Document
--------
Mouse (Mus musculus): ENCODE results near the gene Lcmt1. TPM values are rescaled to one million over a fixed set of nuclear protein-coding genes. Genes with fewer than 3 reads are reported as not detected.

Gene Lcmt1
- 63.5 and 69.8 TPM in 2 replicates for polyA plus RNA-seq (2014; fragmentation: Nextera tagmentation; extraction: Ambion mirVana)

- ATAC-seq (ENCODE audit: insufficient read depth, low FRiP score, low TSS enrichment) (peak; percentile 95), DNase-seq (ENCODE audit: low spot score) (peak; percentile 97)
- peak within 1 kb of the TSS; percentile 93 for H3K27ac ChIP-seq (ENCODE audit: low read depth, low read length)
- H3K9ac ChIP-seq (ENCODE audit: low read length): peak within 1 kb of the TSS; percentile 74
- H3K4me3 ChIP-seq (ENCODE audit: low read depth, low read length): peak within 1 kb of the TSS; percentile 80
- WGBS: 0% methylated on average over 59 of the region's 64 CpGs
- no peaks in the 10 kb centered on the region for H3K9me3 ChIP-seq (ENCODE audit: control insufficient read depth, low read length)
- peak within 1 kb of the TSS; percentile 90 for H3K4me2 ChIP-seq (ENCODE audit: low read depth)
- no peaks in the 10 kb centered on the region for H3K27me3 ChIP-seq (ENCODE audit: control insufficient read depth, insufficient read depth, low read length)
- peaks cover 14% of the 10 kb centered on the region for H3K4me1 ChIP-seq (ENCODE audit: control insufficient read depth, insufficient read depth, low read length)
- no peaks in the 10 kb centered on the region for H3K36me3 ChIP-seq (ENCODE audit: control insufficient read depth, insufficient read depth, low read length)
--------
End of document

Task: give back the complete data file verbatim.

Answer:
Mouse (Mus musculus): ENCODE results near the gene Lcmt1. TPM values are rescaled to one million over a fixed set of nuclear protein-coding genes. Genes with fewer than 3 reads are reported as not detected.

Gene Lcmt1
- 63.5 and 69.8 TPM in 2 replicates for polyA plus RNA-seq (2014; fragmentation: Nextera tagmentation; extraction: Ambion mirVana)

- ATAC-seq (ENCODE audit: insufficient read depth, low FRiP score, low TSS enrichment) (peak; percentile 95), DNase-seq (ENCODE audit: low spot score) (peak; percentile 97)
- peak within 1 kb of the TSS; percentile 93 for H3K27ac ChIP-seq (ENCODE audit: low read depth, low read length)
- H3K9ac ChIP-seq (ENCODE audit: low read length): peak within 1 kb of the TSS; percentile 74
- H3K4me3 ChIP-seq (ENCODE audit: low read depth, low read length): peak within 1 kb of the TSS; percentile 80
- WGBS: 0% methylated on average over 59 of the region's 64 CpGs
- no peaks in the 10 kb centered on the region for H3K9me3 ChIP-seq (ENCODE audit: control insufficient read depth, low read length)
- peak within 1 kb of the TSS; percentile 90 for H3K4me2 ChIP-seq (ENCODE audit: low read depth)
- no peaks in the 10 kb centered on the region for H3K27me3 ChIP-seq (ENCODE audit: control insufficient read depth, insufficient read depth, low read length)
- peaks cover 14% of the 10 kb centered on the region for H3K4me1 ChIP-seq (ENCODE audit: control insufficient read depth, insufficient read depth, low read length)
- no peaks in the 10 kb centered on the region for H3K36me3 ChIP-seq (ENCODE audit: control insufficient read depth, insufficient read depth, low read length)